This year, Memorial Day will be different.
Most of the traditional memorial events held this weekend in honor of fallen veterans have been canceled due to the coronavirus pandemic.
Typical weekend gatherings of friends and family, if they happen at all, are likely to be smaller and more subdued.
There will probably be crowds at the lakes and parks this weekend, but they are going to be smaller and more cautious.
Typically Memorial Day weekend marks the beginning of summer for Americans, and the last Monday in May, Memorial Day, is set aside to remember those veterans who gave their all for our nation.
Memorial Day commemorates the men and women who died while in the military service of our country, particularly those who died in battle or as a result of wounds sustained in battle, according to the website, Almanac.com.
The purpose of Memorial Day is to memorialize the veterans who made the ultimate sacrifice for their country. Traditionally, on Memorial Day people visit cemeteries and memorials, and volunteers often place American flags on each grave site at national cemeteries.
A national moment of remembrance takes place at 3 p.m. local time.
Originally known as Decoration Day, it originated in the years following the Civil War and became an official federal holiday in 1971. Many Americans observe Memorial Day by visiting cemeteries or memorials, holding family gatherings and participating in parades. Unofficially, it marks the beginning of the summer season.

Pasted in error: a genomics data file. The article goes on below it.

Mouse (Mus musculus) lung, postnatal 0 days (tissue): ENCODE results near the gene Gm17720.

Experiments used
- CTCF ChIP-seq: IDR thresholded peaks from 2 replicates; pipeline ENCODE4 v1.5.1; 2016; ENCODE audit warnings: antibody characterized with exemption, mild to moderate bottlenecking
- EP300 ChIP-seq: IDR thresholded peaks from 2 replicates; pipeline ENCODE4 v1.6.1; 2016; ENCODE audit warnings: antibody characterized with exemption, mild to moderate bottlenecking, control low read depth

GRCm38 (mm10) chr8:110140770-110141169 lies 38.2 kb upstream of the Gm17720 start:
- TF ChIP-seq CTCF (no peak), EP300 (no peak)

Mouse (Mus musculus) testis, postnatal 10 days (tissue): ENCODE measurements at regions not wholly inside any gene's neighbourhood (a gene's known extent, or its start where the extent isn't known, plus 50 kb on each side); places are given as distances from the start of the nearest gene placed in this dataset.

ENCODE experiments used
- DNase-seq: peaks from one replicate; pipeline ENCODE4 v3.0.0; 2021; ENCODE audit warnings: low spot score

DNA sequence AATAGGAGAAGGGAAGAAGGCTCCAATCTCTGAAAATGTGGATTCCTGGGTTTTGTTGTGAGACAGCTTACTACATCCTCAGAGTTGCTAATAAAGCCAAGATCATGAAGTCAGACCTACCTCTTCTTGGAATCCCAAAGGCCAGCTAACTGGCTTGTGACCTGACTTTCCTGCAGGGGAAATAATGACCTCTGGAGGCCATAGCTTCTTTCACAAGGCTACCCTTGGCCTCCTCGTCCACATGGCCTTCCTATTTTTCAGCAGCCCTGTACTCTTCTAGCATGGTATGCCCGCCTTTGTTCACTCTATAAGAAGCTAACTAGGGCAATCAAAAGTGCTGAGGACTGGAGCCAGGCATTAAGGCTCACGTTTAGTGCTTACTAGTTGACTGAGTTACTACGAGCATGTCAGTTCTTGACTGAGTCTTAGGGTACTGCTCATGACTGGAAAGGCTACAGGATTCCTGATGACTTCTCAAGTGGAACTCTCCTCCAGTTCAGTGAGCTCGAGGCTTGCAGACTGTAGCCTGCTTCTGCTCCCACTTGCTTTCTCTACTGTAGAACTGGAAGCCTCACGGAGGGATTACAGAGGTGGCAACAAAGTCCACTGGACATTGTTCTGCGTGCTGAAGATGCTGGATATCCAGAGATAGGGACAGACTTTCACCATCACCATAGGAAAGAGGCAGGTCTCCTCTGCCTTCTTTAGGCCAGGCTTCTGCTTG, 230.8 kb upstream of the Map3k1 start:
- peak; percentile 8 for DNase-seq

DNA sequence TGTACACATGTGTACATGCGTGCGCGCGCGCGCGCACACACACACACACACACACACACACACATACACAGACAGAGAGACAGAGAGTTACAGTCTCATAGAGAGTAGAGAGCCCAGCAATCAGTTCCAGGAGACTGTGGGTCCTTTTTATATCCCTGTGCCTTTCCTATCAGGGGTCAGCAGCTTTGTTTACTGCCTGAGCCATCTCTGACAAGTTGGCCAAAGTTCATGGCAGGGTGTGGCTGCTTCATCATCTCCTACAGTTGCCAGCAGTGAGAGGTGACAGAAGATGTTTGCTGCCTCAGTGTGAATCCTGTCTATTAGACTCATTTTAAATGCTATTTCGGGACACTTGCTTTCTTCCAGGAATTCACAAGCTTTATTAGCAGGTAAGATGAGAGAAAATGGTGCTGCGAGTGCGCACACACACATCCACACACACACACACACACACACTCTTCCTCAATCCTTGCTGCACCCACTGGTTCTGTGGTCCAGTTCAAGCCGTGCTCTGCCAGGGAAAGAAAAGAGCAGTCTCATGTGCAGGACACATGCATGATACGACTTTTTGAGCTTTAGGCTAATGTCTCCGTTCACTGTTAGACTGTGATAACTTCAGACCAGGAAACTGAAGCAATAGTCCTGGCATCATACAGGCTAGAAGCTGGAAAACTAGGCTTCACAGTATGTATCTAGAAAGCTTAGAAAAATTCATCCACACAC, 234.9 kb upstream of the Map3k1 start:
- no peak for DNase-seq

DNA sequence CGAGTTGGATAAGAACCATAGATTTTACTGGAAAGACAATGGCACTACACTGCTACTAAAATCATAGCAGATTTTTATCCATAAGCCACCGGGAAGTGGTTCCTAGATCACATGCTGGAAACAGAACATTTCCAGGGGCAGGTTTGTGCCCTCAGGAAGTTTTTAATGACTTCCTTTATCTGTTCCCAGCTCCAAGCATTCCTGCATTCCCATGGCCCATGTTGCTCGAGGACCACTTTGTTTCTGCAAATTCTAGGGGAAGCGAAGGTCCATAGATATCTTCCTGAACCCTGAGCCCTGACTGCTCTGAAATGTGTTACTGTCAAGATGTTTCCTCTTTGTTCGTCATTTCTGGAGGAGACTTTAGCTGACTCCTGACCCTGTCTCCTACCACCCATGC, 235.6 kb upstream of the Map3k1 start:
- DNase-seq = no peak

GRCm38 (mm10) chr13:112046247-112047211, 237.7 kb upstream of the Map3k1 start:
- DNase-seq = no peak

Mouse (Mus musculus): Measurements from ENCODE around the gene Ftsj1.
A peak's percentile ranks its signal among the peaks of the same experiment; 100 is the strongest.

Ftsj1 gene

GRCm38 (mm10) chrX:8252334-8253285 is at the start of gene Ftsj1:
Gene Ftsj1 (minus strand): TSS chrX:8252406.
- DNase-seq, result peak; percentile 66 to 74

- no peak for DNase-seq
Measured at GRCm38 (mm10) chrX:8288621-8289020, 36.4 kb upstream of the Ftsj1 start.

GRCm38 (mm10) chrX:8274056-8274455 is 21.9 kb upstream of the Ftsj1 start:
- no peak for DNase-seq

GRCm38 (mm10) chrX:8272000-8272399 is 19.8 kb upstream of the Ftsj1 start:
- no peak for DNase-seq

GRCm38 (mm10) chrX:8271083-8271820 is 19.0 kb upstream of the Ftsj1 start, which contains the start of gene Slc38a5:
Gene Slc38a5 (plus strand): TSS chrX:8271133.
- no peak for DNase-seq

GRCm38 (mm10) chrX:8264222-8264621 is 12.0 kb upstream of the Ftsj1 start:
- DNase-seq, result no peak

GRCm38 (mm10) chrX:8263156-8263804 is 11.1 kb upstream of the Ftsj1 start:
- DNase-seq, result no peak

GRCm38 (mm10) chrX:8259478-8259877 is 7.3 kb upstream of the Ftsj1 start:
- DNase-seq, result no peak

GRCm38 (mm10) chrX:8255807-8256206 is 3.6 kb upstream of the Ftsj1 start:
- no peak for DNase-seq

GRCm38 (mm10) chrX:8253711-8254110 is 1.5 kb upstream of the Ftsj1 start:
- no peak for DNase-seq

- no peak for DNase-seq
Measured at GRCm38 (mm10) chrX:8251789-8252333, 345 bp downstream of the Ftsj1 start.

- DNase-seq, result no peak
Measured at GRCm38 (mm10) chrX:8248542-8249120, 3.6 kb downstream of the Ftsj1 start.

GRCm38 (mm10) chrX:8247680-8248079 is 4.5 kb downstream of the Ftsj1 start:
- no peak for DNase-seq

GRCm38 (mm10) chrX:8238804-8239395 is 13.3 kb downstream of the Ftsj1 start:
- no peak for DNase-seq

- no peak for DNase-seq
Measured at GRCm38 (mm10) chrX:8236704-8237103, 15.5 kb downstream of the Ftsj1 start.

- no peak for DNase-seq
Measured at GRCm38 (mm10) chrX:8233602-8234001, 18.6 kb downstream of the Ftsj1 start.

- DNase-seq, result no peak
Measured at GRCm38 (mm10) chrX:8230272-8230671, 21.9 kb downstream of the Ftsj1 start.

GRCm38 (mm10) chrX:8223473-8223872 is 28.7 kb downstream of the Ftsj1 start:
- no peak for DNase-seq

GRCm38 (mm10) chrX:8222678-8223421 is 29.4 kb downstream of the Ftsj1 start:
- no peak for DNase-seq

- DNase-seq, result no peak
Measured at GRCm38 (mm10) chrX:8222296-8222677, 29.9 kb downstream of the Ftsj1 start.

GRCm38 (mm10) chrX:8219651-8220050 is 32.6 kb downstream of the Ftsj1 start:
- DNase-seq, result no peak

According to History.com, the Civil War, which ended in the spring of 1865, claimed more lives than any conflict in U.S. history and required the establishment of the country’s first national cemeteries.
By the late 1860s, Americans in various towns and cities had begun holding springtime tributes to those countless fallen soldiers, decorating their graves with flowers and reciting prayers.
Some records show that one of the earliest Memorial Day commemoration was organized by a group of freed slaves in Charleston, S.C., less than a month after the Confederacy surrendered in 1865.
However, in 1966 the federal government declared Waterloo, New York, the official birthplace of Memorial Day.
After World War I, the day expanded to honor those who had died in all American wars.
This year, the Memorial Day services may not happen, but hopefully everyone will take a moment out of their Monday afternoon to stop and remember not only the fallen war heroes, but those health care workers and other essential employees who have died during this pandemic.
Business Insider reported on May 3 that more than 9,200 U.S. health care workers have contracted the coronavirus, according to an April report from the Center for Disease Control.
The vast majority of health care workers reported that their symptoms were mild, but several hundred had cases serious enough to warrant a hospital stay, and at least 27 U.S. health care workers have died from the disease.
In May, the National Nurses United union reported that at least 48 nurses have died from the coronavirus.